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Must the growth rate decline? Baumol's unbalanced growth revisited

  • Nicholas Oulton

According to Baumol's model of unbalanced growth, if resources are shifting towards industries where productivity is growing relatively slowly, the aggregate productivity growth rate will slow down. This conclusion is often applied to the advanced industrial economies, where resources are indeed shifting towards the relatively stagnant service industries. This paper shows that Baumol's conclusion only follows if the stagnant industries produce final products. This is important empirically, since the most rapidly expanding service industries are those such as financial and business services, which are large producers of intermediate products. Even if such industries are stagnant, it is shown that a movement of resources into them may be associated with rising, not falling, aggregate productivity growth.

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Paper provided by Bank of England in its series Bank of England working papers with number 107.

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Date of creation: Jan 2000
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Handle: RePEc:boe:boeewp:107
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  1. Barro, Robert J, 1999. " Notes on Growth Accounting," Journal of Economic Growth, Springer, vol. 4(2), pages 119-37, June.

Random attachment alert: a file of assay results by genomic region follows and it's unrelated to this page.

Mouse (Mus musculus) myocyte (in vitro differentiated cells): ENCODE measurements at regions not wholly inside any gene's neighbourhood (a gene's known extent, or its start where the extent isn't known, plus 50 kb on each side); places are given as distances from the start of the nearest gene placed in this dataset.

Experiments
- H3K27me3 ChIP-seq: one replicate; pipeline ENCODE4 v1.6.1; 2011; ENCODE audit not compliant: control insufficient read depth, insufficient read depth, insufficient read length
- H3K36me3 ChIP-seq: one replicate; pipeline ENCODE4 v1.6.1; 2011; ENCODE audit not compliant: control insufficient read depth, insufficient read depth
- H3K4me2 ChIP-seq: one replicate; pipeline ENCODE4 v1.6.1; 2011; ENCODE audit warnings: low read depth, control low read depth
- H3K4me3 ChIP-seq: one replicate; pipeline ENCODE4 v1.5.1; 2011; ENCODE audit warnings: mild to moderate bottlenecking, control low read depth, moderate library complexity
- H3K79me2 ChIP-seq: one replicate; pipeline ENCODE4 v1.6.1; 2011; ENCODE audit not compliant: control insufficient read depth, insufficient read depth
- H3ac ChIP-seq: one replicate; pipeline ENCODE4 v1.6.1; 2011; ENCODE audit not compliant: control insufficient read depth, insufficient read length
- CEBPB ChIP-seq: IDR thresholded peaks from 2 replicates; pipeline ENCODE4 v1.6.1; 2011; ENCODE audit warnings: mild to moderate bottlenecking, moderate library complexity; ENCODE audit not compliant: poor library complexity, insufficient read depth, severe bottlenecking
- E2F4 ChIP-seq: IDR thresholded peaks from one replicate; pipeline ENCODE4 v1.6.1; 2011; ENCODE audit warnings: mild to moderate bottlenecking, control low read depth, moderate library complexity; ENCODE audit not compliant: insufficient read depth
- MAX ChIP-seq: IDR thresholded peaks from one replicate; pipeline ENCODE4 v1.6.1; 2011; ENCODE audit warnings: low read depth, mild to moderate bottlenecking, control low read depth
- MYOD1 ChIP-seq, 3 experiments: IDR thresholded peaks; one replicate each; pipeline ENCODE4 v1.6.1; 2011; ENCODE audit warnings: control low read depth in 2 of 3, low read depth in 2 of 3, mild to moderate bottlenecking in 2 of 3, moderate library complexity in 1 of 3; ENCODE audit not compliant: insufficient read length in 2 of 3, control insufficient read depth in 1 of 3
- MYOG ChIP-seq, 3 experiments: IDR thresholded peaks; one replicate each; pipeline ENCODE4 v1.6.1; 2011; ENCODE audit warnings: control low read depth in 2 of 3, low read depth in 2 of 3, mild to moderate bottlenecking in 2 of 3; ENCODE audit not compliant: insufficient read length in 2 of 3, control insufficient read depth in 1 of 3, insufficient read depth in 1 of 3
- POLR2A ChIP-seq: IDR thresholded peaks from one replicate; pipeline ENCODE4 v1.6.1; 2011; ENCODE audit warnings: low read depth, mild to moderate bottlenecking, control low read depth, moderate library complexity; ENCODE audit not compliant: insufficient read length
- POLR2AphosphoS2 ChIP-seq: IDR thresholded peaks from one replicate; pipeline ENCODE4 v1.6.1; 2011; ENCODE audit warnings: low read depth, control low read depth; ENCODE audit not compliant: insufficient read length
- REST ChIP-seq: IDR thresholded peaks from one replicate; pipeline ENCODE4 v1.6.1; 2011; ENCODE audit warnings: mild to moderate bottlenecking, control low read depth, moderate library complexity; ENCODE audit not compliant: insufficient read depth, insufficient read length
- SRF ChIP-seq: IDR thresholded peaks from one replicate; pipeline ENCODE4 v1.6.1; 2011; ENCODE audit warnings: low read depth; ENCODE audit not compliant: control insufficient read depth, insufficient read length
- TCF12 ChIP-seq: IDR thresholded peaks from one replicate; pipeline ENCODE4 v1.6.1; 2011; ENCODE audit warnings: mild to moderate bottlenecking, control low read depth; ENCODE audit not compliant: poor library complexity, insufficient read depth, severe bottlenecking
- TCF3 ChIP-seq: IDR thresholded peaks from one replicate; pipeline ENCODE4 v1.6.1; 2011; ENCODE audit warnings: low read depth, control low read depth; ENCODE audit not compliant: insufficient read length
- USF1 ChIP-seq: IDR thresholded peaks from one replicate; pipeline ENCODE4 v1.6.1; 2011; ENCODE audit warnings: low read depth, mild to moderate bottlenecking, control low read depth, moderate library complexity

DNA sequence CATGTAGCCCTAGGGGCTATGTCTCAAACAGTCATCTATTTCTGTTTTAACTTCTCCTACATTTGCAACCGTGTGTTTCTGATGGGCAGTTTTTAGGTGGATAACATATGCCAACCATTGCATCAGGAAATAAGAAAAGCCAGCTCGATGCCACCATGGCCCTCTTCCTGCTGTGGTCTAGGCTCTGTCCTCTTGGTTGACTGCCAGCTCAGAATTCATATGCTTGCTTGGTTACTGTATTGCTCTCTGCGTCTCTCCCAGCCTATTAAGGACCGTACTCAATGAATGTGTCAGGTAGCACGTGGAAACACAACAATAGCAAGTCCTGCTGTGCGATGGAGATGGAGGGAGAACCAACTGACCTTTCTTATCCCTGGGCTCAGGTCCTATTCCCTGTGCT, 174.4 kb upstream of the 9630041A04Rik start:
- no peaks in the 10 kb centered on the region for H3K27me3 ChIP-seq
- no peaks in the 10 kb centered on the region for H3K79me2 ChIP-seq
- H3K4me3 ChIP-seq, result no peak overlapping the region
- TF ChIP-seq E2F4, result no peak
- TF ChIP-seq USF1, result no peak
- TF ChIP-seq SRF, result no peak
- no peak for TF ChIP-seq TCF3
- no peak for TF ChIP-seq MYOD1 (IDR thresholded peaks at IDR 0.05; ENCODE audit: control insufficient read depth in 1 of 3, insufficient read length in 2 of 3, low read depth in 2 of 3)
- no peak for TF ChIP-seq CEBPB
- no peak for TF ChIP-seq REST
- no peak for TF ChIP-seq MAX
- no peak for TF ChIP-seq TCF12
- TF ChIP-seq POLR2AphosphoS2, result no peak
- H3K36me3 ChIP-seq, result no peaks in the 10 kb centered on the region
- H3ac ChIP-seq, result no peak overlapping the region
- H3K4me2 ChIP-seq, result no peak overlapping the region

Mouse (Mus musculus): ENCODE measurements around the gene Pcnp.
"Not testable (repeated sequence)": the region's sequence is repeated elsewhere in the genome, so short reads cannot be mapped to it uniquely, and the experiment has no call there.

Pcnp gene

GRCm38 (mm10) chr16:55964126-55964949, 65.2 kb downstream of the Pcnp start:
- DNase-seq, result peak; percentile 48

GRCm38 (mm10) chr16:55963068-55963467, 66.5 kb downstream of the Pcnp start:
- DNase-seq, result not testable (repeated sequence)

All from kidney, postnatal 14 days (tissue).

2. Zvi Griliches, 1992. "Output Measurement in the Service Sectors," NBER Books, National Bureau of Economic Research, Inc, number gril92-1, June.
  3. Baumol, William J & Wolff, Edward N, 1984. "On Interindustry Differences in Absolute Productivity," Journal of Political Economy, University of Chicago Press, vol. 92(6), pages 1017-34, December.
  4. Ramana Ramaswamy & Bob Rowthorn, 1997. "Deindustrialization; Causes and Implications," IMF Working Papers 97/42, International Monetary Fund.
  5. Baumol, William J, 1972. "Macroeconomics of Unbalanced Growth: Reply," American Economic Review, American Economic Association, vol. 62(1), pages 150, March.
  6. Hulten, Charles R, 1978. "Growth Accounting with Intermediate Inputs," Review of Economic Studies, Wiley Blackwell, vol. 45(3), pages 511-18, October.
  7. Zvi Griliches, 1998. "Productivity, R&D, and the Data Constraint," NBER Chapters, in: R&D and Productivity: The Econometric Evidence, pages 347-374 National Bureau of Economic Research, Inc.
  8. Stiroh, Kevin J, 1998. "Computers, Productivity, and Input Substitution," Economic Inquiry, Western Economic Association International, vol. 36(2), pages 175-91, April.
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